North Michigan Avenue

hotels. Most of the tapas are surprisingly reasonable at between $6 and $9 per dish, though as everyone knows, the bill adds up pretty quickly when one noshes on these tasty little dishes. Consider pulpo a la plancha (grilled octopus with potatoes and olive oil), almejas en salsa verde (small claims sautéed with shallots, white wine and parsley), or croquetas de pollo (chicken and ham puffs in an ali-oli sauce). The restaurant has a great selection of Spanish wines to go with its tapas, including very good Rioja, Ribera del Duero, and Crianza offerings.

Casbah Café, at 3151 N. Broadway (phone: (773) 935-3339), in the heart of my own East Lakeview neighborhood, is one of the most relaxed and charming little eateries I know of. It offers all the standard Middle Eastern fare, focused on kabobs, grilled meats, and vegetables like eggplant. The prices are a steal, and if you pick one of the two window tables, you’ll get a wonderful view of the passing parade on Broadway.

Tango Sur, at

3763 N. Southport Avenue

(phone: (773) 477-5466)) is all about the meat. It’s Argentine, after all! The cuts are fabulous here, whether its their Argentine range-grown churrasco (a juicy 12-ounce sirloin served with potato wedges and chimichurri sauce) or their bife Vesuvio, a prime strip stuffed with spinach, cheese and garlic in white-wine sauce. The atmosphere is intimate, if crowded, with beguiling tango music playing in the background. This is a BYOB place with no corkage fee. Why not bring a nice bottle of Malbec with you?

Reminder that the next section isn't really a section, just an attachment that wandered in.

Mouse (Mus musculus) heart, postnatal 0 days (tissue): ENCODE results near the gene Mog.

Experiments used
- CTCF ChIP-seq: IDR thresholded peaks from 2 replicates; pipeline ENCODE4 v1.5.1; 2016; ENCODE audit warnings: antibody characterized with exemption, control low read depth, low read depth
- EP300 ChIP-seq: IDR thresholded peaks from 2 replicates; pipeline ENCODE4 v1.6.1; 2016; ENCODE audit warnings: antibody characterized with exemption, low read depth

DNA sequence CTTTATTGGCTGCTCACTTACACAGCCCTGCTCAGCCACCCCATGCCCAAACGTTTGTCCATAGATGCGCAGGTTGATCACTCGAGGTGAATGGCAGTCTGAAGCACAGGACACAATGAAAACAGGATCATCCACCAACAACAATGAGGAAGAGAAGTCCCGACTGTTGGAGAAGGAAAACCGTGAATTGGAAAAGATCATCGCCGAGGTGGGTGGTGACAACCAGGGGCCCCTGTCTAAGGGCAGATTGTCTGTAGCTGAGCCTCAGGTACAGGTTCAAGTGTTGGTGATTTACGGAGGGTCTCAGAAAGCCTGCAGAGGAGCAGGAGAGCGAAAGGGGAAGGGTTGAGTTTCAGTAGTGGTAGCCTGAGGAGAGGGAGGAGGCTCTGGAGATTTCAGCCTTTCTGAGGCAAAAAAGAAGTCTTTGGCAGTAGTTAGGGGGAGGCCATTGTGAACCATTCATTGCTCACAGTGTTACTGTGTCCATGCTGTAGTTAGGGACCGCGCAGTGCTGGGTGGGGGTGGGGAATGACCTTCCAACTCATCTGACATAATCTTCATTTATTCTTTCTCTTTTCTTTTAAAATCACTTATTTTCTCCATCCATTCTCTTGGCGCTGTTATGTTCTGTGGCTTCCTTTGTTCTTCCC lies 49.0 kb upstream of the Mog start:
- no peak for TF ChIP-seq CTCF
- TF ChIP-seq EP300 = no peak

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Comments

Hi, Kate!
I'm so glad you enjoyed the blogpost. One thing I love about Tango Sur is that it not only tastes, but also feels, authentic! And the skirt steaks are indeed quite large, and ever-so-juicy! I'm sure that the restaurants here will be eager to serve HIMSS attendees, at least those adventurous enough to jump into a taxi and get into the real neighborhoods! :-)
Mark

I want a potato pancake as big as my head. Thanks Mark.

Gwen,
Thanks so much for your lovely comments! Well, I'd love to be a restaurant critic, maybe part-time... except for the "hazards of the trade"... I'm afraid I'd end up as big as a house! -) But in any case, you're very welcome, per the list. I hope all our readers attending HIMSS will be able to enjoy a bit of truly local cuisine while here!

Mark,
This is great. It's not even 10 a.m. and I'm already salivating over this ethnic food (which sounds like it's very reasonably priced). If I have a chance, I'll definitely visit Tango Sur - it sounds amazing. For those who have never enjoyed Argentine cuisine, a word of caution: pace yourself!

Adobo Grill also sounds right up my alley. Any chance we could move the HCI booth to one of these restaurants?!

Daphne,
You're very welcome, too! And yes, that image of the potato pancake could be taken as either euphoric or... possibly a bit frightening...??? -) :-)
Mark

Mark,

Glad to see Adobo Grill on your list of favorites - mine, too! The margaritas are out of this world, and don't even get me started about the fresh guacamole made tableside! Speaking of the margaritas...Kate, maybe it's good that you can't move the HCI booth...

Mark - I believe you've missed your calling. Wonder if Frommer's is hiring? This Chicago series has been fantastic - thanks!

G.

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Mark Hagland

Editor-In-Chief

Mark Hagland

@hci_markhagland

www.healthcare-informatics.com/blog/mark-hagland

Mark Hagland became Editor-in-Chief of Healthcare Informatics in January 2010. Prior to that, he...